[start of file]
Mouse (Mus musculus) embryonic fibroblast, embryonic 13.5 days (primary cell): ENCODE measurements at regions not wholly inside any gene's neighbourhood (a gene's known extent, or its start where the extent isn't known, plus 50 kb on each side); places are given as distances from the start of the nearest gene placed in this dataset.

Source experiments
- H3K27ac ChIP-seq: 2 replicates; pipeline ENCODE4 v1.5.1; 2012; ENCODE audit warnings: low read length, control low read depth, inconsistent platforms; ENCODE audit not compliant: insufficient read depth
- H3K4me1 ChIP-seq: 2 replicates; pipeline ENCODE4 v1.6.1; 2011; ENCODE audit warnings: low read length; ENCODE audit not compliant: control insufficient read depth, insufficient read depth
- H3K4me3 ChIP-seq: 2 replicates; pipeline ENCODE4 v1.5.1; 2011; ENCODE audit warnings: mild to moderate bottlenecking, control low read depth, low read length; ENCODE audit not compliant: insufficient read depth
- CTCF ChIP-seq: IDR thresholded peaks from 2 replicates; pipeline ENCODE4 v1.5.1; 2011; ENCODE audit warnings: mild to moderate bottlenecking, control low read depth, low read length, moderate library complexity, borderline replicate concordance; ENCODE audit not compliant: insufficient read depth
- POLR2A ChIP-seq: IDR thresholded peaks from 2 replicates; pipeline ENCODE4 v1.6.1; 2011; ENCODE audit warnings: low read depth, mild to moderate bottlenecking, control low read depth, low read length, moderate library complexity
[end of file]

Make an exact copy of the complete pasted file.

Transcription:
Mouse (Mus musculus) embryonic fibroblast, embryonic 13.5 days (primary cell): ENCODE measurements at regions not wholly inside any gene's neighbourhood (a gene's known extent, or its start where the extent isn't known, plus 50 kb on each side); places are given as distances from the start of the nearest gene placed in this dataset.

Source experiments
- H3K27ac ChIP-seq: 2 replicates; pipeline ENCODE4 v1.5.1; 2012; ENCODE audit warnings: low read length, control low read depth, inconsistent platforms; ENCODE audit not compliant: insufficient read depth
- H3K4me1 ChIP-seq: 2 replicates; pipeline ENCODE4 v1.6.1; 2011; ENCODE audit warnings: low read length; ENCODE audit not compliant: control insufficient read depth, insufficient read depth
- H3K4me3 ChIP-seq: 2 replicates; pipeline ENCODE4 v1.5.1; 2011; ENCODE audit warnings: mild to moderate bottlenecking, control low read depth, low read length; ENCODE audit not compliant: insufficient read depth
- CTCF ChIP-seq: IDR thresholded peaks from 2 replicates; pipeline ENCODE4 v1.5.1; 2011; ENCODE audit warnings: mild to moderate bottlenecking, control low read depth, low read length, moderate library complexity, borderline replicate concordance; ENCODE audit not compliant: insufficient read depth
- POLR2A ChIP-seq: IDR thresholded peaks from 2 replicates; pipeline ENCODE4 v1.6.1; 2011; ENCODE audit warnings: low read depth, mild to moderate bottlenecking, control low read depth, low read length, moderate library complexity